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Cancer Funding Doesn't Add Up. . .

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and guess which cancer gets shortchanged?

This is from the online edition of the NY Times March 6, 2008.

March 6, 2008, 12:21 pm

Cancer Funding: Does It Add Up?

Should cancer spending be focused on the most common cancers? Or the most deadly cancers?

That’s the dilemma for the cancer research community as it struggles to divvy up limited funds. After news yesterday that actor Patrick Swayze had been diagnosed with pancreatic cancer, several readers questioned the nation’s cancer funding priorities. I decided to look at the numbers.

The National Cancer Institute spends about $6 billion a year in the war on cancer, allocating some funds for general cancer research and some for studies of specific cancers. But a review of the N.C.I.’s 2006 funding for five of the biggest cancers showed a wide disparity in the amounts of money spent relative to each cancer death and each new case of cancer. The data offer only a partial snapshot of public cancer spending in this country, as other government offices, such as the U.S. Department of Defense, also fund breast and prostate cancer research.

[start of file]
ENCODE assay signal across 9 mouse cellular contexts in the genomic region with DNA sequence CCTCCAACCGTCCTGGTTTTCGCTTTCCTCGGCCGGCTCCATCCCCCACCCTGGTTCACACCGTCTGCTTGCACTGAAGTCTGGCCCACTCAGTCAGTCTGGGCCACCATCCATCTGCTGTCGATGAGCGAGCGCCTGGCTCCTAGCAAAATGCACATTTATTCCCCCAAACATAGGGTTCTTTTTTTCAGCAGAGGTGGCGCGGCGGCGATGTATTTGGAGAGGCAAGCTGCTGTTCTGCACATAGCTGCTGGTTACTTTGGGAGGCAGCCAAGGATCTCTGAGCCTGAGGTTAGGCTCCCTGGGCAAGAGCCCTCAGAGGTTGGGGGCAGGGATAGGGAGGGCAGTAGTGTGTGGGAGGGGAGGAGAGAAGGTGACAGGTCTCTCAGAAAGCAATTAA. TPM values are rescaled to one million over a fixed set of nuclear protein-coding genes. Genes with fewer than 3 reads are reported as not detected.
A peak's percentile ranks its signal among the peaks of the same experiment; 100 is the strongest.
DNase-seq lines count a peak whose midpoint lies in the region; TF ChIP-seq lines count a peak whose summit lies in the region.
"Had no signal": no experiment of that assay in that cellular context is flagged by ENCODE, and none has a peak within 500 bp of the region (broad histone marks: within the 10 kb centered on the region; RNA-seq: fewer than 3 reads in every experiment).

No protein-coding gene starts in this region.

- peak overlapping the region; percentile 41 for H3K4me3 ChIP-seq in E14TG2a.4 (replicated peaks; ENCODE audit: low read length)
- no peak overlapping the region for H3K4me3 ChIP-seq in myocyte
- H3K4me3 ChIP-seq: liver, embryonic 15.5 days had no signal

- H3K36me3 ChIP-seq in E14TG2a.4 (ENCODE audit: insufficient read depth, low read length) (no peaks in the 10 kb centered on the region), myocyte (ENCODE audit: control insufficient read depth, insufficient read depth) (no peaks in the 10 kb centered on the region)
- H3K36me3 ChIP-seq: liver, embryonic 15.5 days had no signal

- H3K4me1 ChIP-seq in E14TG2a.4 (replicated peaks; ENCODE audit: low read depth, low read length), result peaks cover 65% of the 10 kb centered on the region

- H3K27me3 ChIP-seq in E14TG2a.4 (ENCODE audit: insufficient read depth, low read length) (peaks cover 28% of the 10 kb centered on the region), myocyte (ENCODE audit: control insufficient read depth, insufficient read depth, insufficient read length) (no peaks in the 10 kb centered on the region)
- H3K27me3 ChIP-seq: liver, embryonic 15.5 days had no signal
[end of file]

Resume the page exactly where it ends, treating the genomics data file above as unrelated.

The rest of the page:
The big loser in the cancer funding race is lung cancer. It is the biggest cancer killer in the country, yet on a per-death basis receives the least N.C.I. funding among major cancers. In 2006, the N.C.I. spent $1,518 for each new case of lung cancer and $1,630 for each lung cancer death, according to data from the institute and the American Cancer Society.

Among the big cancers, breast cancer receives the most funding per new case, $2,596 — and by far the most money relative to each death, $13,452. Notably, prostate cancer, the most common cancer, receives the least funding per new case at just $1,318. But on a per-death basis it ranks second, with $11,298 in N.C.I. funds.

Here’s a look at the N.C.I. cancer funding based on 2006 death rates and incidence rates for some of the most common and deadliest cancers.

Cancer (Deaths) N.C.I. Funding per Death

Lung (162,460) $1,630

Colon (55,170) $4,566

Breast (41,430) $13,452

Pancreas (32,300 ) $2,297

Prostate (27,350) $11,298

Cancer (New cases) N.C.I. Funding per New Case

Prostate (234,460) $1,318

Breast (214,640) $2,596

Lung (174,470) $1,518

Colon (106,680) $2,361

Pancreas (33,730) $2,200

http://well.blogs.nytimes.com/2008/03/0 ... ex.html?hp

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